The App Class

When creating a C++ AGK project, users are given two template files - Core.cpp and Core.h - that create the window, process window events, and call functions in an "app" class implemented by the user. Users are free to, but generally not reccomended to, modify these files.

The AGK wrapper handles this for you, since it involves unmanged code. To encompass this entirely, it proves the App class. Unlike the standard AGK template that provides a basic class declaration and expects a user implementation, the App class should be inherited from. The Begin, Loop, and End virtual methods should be overriden. To start the game, your Main method should initiate a copy of your class and call the Run method. This method creates the window and properly calls your virtual methods, blocking until finished.

App also has some properties that should be modified in the constructor (or some other time before Run is called) that control the initial window size and position, amongst other things.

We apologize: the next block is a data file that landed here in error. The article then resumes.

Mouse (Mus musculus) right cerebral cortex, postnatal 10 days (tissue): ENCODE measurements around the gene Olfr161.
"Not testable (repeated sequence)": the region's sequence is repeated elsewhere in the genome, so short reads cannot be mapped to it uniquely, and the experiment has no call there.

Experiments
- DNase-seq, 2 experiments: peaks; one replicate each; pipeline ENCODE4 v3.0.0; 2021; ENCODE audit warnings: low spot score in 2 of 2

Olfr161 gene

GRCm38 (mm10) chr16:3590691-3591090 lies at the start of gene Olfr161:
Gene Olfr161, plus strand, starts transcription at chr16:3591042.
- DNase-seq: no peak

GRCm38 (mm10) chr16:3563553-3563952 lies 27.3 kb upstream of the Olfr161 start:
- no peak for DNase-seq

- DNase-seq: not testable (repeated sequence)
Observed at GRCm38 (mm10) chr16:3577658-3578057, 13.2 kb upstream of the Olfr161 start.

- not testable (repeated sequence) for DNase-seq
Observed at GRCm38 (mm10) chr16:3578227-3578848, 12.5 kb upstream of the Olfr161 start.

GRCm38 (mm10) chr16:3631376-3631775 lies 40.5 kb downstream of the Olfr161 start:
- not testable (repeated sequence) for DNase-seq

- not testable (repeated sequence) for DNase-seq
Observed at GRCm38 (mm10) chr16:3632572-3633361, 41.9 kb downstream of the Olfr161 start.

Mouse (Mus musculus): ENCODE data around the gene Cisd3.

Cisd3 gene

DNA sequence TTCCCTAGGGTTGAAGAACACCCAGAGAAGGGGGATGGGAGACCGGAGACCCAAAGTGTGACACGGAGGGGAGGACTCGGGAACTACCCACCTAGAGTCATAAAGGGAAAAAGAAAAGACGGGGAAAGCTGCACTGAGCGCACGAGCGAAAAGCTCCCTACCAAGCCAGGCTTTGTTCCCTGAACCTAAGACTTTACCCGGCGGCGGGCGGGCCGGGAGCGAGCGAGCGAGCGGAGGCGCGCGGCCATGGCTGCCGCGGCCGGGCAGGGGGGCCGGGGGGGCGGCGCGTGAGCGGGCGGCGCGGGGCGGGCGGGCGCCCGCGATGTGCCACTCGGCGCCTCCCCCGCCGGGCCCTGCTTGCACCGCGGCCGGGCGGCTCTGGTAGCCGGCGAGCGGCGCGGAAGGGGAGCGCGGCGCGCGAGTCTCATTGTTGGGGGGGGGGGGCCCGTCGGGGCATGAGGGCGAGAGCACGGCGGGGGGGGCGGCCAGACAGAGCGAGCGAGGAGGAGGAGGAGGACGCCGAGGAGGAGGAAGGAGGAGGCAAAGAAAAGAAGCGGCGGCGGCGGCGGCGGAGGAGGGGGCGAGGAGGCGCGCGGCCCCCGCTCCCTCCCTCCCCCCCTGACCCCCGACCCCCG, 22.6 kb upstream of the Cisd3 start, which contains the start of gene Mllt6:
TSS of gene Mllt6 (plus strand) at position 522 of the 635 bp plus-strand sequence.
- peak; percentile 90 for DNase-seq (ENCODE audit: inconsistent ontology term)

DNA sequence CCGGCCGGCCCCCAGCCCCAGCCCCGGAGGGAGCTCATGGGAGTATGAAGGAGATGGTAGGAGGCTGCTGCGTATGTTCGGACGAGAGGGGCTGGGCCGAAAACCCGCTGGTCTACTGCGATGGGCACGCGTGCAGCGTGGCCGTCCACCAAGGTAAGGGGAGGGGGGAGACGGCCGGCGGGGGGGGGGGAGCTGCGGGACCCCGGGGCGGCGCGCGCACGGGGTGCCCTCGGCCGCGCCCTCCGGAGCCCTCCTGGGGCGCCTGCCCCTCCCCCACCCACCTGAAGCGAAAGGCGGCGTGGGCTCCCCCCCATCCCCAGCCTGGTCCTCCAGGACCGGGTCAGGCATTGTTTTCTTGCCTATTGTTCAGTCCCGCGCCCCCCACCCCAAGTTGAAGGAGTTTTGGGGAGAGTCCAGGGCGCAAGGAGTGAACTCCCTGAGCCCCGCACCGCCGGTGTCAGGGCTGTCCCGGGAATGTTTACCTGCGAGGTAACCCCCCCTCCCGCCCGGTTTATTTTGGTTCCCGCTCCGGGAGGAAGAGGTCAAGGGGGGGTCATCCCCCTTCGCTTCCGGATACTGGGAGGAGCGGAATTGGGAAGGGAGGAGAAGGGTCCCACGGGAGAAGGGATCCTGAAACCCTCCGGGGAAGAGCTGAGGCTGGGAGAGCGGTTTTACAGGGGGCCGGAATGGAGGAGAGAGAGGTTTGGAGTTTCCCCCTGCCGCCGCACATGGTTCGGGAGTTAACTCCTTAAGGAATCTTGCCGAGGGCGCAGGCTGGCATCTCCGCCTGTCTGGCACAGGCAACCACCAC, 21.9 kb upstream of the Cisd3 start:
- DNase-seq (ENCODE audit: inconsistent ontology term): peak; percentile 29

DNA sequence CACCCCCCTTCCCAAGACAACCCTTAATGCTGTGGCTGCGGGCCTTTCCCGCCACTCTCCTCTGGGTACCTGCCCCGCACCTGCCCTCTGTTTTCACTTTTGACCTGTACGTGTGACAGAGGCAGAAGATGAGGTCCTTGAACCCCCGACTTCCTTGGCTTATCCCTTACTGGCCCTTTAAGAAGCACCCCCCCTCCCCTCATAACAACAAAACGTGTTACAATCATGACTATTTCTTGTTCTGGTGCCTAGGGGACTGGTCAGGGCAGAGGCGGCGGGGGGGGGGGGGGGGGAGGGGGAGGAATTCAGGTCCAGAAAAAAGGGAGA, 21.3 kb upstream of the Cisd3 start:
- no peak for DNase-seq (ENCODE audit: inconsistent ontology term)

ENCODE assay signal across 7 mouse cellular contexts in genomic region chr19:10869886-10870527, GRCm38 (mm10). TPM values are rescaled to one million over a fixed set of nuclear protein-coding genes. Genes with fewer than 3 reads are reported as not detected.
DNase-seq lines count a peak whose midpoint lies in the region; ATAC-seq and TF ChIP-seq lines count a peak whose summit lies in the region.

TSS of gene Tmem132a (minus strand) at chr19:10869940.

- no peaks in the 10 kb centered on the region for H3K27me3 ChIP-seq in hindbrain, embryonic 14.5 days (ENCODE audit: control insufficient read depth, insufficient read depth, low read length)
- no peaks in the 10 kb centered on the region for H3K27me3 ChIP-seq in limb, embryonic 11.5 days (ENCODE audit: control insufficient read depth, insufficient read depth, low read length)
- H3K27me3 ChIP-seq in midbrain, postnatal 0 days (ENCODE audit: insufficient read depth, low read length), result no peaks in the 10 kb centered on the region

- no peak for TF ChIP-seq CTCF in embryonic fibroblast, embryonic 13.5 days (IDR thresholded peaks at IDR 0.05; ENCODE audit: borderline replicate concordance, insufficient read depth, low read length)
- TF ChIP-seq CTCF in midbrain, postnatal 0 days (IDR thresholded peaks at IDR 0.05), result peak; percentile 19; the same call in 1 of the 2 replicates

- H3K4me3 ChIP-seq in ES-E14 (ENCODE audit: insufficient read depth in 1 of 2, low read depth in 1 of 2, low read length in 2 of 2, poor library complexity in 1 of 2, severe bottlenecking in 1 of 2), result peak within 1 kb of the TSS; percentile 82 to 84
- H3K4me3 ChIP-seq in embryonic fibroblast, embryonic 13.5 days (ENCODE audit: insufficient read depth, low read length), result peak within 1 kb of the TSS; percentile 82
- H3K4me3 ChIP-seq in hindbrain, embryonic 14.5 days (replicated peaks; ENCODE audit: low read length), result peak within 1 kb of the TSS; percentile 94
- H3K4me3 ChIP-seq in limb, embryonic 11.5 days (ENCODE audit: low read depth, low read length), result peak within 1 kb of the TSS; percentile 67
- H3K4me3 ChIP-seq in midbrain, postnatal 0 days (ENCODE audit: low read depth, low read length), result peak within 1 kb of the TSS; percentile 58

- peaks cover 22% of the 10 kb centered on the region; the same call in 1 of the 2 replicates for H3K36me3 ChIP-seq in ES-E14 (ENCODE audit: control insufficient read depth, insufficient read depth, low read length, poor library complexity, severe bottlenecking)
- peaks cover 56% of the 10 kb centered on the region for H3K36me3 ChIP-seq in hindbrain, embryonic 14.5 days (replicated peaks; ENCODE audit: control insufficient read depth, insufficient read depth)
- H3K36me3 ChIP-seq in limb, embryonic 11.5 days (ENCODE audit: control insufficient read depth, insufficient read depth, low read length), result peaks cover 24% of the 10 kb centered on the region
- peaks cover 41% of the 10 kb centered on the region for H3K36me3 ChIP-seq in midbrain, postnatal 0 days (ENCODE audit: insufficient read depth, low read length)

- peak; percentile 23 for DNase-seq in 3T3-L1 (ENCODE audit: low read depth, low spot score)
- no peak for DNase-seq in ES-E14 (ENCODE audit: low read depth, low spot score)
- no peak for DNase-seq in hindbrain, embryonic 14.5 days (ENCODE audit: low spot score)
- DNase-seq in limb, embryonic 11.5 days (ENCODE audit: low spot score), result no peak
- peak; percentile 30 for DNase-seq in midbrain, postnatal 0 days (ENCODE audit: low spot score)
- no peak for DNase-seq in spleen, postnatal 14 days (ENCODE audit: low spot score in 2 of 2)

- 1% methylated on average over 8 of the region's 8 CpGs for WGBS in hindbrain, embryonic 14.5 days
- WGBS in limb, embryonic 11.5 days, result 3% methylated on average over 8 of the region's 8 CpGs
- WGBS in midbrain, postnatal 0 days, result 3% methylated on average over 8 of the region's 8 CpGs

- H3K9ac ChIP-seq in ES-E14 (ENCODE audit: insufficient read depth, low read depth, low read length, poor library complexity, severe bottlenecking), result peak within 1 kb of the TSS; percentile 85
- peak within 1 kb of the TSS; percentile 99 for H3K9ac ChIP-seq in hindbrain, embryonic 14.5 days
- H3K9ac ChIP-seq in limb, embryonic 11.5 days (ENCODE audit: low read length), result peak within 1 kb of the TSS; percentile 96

Example (C#)

public class Game : App
{
	public Game()
	{
		// set screen resolution
		DeviceWidth = 800;
		DeviceHeight = 600;

		// center the window
		CenterDevice();
	}

	protected override void Begin()
	{
		Agk.SetVirtualResolution(550, 400);
	}

	protected override void Loop()
	{
		Agk.Print("Hello world!");
		Agk.Sync();
	}

	protected override void End()
	{
	}
}

Example (VB)

Imports AgkNet = TheGameCreators.AppGameKit.Agk

Public Class Game
    Inherits TheGameCreators.AppGameKit.App

    Public Sub New()
        DeviceWidth = 800
        DeviceHeight = 600
		
        CenterDevice()
    End Sub

    Protected Overrides Sub Begin()
        AgkNet.SetVirtualResolution(550, 400)
    End Sub

    Protected Overrides Sub [Loop]()
        AgkNet.Sync()
    End Sub

    Protected Overrides Sub [End]()

    End Sub
End Class

Last edited Feb 4, 2012 at 10:11 PM by Airslide, version 2

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